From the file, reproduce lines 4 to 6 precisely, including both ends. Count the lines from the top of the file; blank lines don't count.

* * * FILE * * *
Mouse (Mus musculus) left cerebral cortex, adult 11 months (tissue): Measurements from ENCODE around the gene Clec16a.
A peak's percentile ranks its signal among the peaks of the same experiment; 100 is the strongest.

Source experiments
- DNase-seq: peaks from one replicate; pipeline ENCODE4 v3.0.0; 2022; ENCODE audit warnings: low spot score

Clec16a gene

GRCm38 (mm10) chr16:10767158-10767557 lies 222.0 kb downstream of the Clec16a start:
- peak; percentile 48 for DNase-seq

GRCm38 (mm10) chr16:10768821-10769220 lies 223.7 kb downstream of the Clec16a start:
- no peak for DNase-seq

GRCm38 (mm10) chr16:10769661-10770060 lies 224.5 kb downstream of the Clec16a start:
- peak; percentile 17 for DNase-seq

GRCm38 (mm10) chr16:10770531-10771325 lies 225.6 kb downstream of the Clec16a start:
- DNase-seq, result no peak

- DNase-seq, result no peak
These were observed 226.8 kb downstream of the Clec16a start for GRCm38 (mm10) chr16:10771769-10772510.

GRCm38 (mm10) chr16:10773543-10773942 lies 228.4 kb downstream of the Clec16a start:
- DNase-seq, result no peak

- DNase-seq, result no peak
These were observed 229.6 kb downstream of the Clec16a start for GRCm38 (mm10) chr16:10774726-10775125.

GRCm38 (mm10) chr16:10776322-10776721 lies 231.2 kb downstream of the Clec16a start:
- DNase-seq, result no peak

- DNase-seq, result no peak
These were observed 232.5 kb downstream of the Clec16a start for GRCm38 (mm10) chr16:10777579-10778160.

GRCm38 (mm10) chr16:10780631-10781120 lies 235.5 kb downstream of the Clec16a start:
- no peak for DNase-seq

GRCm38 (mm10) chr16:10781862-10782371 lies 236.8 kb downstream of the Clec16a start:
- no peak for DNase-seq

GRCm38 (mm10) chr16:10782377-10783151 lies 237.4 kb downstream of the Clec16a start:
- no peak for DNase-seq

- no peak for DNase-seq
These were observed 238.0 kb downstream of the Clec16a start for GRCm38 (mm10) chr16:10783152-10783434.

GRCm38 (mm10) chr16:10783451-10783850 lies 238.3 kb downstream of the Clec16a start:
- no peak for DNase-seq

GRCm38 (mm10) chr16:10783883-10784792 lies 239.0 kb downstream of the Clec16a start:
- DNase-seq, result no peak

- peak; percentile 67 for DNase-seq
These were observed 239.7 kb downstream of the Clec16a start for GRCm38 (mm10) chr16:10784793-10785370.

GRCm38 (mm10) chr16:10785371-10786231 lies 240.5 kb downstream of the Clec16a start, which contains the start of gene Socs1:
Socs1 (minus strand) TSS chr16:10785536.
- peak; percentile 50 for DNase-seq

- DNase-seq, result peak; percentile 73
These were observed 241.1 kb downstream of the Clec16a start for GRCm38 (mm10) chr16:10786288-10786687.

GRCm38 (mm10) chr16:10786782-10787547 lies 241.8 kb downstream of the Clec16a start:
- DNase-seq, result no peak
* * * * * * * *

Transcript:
- DNase-seq: peaks from one replicate; pipeline ENCODE4 v3.0.0; 2022; ENCODE audit warnings: low spot score

Clec16a gene

GRCm38 (mm10) chr16:10767158-10767557 lies 222.0 kb downstream of the Clec16a start: